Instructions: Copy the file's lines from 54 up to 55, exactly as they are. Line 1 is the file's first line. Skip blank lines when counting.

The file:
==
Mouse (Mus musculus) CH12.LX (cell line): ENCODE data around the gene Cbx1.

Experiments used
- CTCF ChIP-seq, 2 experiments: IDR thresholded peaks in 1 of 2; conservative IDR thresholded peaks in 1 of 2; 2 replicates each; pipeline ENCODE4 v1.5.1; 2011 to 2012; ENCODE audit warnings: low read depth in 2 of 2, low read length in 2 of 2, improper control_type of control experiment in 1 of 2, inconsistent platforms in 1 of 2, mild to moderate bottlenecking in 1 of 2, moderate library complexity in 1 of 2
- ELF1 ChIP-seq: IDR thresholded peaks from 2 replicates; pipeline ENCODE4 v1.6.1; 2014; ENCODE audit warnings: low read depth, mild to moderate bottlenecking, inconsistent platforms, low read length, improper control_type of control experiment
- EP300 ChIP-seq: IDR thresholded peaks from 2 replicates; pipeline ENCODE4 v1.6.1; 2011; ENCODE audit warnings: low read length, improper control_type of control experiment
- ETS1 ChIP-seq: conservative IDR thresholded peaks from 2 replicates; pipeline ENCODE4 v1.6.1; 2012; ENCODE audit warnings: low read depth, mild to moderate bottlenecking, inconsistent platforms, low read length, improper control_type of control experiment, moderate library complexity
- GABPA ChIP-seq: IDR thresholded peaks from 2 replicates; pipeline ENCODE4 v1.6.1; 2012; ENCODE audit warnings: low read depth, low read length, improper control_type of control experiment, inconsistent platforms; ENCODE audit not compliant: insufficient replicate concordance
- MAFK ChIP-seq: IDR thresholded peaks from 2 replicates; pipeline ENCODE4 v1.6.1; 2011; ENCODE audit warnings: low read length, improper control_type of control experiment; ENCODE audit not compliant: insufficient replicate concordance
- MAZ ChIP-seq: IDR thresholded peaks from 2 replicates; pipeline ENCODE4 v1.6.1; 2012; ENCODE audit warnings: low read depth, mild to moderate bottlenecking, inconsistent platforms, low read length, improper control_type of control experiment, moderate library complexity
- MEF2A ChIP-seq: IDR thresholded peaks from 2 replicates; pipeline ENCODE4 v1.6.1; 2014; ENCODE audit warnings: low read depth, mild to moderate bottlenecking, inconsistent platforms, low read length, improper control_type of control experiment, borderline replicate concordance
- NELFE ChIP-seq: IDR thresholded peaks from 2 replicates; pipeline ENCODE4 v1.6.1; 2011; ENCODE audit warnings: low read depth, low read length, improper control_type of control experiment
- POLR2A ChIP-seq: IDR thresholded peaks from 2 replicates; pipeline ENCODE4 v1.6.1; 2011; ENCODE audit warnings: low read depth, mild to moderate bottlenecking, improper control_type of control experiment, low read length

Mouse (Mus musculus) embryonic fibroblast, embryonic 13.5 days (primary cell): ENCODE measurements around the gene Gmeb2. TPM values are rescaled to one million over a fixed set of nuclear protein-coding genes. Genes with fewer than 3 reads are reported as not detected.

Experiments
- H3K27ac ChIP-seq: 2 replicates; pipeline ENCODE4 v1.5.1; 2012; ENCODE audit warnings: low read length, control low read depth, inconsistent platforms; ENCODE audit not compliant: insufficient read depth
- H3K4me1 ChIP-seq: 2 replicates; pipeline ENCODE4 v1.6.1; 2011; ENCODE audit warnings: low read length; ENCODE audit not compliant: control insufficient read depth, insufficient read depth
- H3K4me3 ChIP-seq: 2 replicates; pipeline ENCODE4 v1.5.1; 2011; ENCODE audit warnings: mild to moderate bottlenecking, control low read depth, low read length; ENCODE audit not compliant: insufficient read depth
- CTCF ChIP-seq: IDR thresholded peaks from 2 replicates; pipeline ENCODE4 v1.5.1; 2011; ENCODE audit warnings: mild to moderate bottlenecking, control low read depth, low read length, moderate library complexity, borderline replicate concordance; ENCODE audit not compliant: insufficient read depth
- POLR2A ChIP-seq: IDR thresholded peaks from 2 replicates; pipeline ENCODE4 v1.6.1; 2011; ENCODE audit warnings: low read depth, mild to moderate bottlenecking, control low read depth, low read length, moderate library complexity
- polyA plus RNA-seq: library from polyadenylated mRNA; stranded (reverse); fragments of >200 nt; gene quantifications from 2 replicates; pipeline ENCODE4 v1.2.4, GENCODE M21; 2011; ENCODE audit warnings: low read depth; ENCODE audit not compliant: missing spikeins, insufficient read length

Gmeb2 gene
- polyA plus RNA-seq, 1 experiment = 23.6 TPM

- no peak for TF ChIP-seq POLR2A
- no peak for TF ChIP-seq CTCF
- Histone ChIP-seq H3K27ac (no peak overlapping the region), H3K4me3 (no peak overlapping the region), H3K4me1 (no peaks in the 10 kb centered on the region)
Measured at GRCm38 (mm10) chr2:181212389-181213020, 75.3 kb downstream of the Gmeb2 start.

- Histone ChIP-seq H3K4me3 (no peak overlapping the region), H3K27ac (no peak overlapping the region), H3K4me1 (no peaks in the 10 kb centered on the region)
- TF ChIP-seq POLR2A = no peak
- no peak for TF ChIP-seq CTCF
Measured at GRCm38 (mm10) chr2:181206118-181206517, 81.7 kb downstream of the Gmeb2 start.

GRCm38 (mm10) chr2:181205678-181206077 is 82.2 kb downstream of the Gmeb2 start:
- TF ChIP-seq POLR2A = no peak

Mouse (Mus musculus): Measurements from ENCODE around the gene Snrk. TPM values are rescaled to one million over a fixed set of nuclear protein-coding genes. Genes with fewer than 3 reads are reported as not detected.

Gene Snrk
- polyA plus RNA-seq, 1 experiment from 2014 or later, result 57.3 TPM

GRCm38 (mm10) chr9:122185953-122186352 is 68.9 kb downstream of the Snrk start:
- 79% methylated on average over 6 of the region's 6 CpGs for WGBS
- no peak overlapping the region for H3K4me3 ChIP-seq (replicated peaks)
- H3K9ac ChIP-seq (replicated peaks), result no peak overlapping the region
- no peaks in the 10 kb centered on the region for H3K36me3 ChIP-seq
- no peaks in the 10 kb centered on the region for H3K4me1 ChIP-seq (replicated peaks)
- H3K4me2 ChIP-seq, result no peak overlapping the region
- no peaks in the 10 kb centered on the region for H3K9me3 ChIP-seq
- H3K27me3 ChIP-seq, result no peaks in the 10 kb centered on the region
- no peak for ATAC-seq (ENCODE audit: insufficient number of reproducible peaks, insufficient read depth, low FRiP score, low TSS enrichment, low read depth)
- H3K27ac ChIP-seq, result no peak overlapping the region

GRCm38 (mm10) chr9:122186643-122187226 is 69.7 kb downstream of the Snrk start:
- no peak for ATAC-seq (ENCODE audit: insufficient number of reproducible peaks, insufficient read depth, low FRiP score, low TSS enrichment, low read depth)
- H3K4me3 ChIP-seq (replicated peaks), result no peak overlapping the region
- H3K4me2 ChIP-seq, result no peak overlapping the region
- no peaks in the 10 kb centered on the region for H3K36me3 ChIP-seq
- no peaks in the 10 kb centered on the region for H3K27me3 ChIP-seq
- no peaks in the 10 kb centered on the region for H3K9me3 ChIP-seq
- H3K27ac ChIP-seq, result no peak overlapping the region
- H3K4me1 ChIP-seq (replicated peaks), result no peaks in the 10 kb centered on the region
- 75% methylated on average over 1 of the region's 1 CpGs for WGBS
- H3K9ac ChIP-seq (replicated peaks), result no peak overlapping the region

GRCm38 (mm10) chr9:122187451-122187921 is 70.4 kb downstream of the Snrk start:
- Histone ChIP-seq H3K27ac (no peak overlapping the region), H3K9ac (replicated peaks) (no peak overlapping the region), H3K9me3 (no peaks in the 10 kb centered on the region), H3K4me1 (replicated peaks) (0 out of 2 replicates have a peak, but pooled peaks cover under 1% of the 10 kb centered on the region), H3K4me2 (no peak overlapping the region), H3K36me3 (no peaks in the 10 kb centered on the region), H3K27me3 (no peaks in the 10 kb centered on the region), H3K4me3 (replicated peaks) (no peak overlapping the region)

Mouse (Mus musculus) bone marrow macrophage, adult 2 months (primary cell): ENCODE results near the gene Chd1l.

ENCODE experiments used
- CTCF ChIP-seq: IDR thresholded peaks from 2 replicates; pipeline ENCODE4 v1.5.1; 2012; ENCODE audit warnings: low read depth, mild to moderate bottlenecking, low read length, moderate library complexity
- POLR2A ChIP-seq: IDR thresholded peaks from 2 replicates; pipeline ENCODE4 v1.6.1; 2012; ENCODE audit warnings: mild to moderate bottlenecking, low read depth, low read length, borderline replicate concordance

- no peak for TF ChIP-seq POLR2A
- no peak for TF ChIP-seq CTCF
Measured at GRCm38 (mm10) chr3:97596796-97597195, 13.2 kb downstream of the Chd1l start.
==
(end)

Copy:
- H3K27ac ChIP-seq, result no peak overlapping the region
- H3K4me1 ChIP-seq (replicated peaks), result no peaks in the 10 kb centered on the region